Pilot Projects

In addition to the four main research projects, WHCOHH was also engaged in numerous pilot projects, exploring the potential value and utility of other areas of study. These projects look to stimulate collaborative and interdisciplinary research at the center, recruit scientists not currently involved in the WHCOHH through interaction with center investigators, encourage the use of the WHCOHH genomics core facility, and foster the application of the new technologies and experimental approaches to questions concerning the impact of ocean processes on human health.

In the summer of 2004, the WHCOHH received 13 pilot project proposals from WHOI, MIT and the MBL. These projects all looked at a myriad of oceanographic issues—from the detrimental effects human activity can have on local Cape Cod marshes and beaches, to naturally occurring cyanobacterial neurotoxins, which have been linked to degenerative diseases such as ALS and Parkinson’s. These and other pilot programs shed light on potentially fruitful research for the future.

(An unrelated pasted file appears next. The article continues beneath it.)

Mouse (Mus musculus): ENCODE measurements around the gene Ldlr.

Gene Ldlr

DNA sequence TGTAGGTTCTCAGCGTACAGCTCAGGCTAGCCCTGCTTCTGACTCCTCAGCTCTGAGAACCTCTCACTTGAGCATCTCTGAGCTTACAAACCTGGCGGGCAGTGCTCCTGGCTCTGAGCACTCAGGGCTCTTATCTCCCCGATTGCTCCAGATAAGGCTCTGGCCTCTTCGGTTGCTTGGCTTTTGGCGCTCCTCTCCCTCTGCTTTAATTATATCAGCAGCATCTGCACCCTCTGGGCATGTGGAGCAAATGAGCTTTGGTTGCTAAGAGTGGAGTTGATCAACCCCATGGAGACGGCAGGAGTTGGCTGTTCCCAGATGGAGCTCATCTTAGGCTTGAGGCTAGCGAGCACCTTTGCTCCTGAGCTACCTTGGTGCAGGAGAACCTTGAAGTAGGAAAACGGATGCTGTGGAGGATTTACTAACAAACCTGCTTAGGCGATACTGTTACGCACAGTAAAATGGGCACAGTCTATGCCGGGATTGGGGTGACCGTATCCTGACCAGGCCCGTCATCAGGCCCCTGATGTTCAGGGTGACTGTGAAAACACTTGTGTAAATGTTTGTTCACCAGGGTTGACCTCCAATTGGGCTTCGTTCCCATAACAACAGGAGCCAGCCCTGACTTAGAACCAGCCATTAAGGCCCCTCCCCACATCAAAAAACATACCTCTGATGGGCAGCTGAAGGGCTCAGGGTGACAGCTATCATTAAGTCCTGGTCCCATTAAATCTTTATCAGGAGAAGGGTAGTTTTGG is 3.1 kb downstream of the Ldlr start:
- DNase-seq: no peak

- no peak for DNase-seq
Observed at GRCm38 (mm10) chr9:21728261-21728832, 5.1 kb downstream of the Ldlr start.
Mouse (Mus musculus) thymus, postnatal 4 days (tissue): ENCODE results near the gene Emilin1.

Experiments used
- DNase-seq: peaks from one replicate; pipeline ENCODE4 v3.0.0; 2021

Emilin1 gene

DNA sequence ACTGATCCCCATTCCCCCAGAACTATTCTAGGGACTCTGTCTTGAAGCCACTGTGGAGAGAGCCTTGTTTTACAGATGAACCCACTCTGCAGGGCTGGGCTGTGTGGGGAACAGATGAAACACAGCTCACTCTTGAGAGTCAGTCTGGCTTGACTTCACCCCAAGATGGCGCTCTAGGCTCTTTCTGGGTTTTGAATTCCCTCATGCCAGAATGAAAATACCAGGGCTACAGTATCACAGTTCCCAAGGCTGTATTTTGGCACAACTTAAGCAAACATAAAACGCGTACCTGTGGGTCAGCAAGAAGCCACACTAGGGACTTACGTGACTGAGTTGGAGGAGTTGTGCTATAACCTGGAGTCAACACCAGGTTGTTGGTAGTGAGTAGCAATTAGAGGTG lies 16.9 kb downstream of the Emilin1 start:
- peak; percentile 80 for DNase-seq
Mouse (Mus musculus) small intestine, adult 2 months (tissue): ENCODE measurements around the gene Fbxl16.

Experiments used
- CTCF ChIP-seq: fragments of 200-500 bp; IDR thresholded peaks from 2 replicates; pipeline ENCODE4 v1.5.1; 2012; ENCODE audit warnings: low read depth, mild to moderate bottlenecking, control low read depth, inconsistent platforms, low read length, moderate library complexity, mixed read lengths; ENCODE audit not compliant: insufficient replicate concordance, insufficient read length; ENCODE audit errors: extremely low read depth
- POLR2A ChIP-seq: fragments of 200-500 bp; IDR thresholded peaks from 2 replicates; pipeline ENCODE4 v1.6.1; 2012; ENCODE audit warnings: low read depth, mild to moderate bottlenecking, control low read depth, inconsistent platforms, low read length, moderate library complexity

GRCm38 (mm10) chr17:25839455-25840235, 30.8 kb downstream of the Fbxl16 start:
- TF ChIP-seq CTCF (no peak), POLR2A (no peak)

» See more information regarding the WHCOHH pilot projects

Genomics Core Facility

The Genomics Core Facility at WHCOHH distinguishes the center as it provides the only capillary or slab-based DNA sequencing capability within 75 miles of Woods Hole. The facility is able to provide near-continuous sequencing support to the Woods Hole scientific community, running unattended for at least 48 hours at a time. Additionally, the facility has supported genomics research projects not only for WHOI but also for NASA and NSF sponsored programs as well.

Housed in the W.M. Keck Ecological and Evolutionary Genetics Facility at the MBL, the Genomics Core Facility is able to work in conjunction with the faculty of the Bay Paul Center, which specializes in the study of global infectious diseases, molecular evolution, and molecular microbial diversity. This relationship with the Bay Paul center merges expertise of microbial populations with the sequencing capability of the Core Facility—a confluence to the benefit of WHCOHH investigators studying microbial population structures.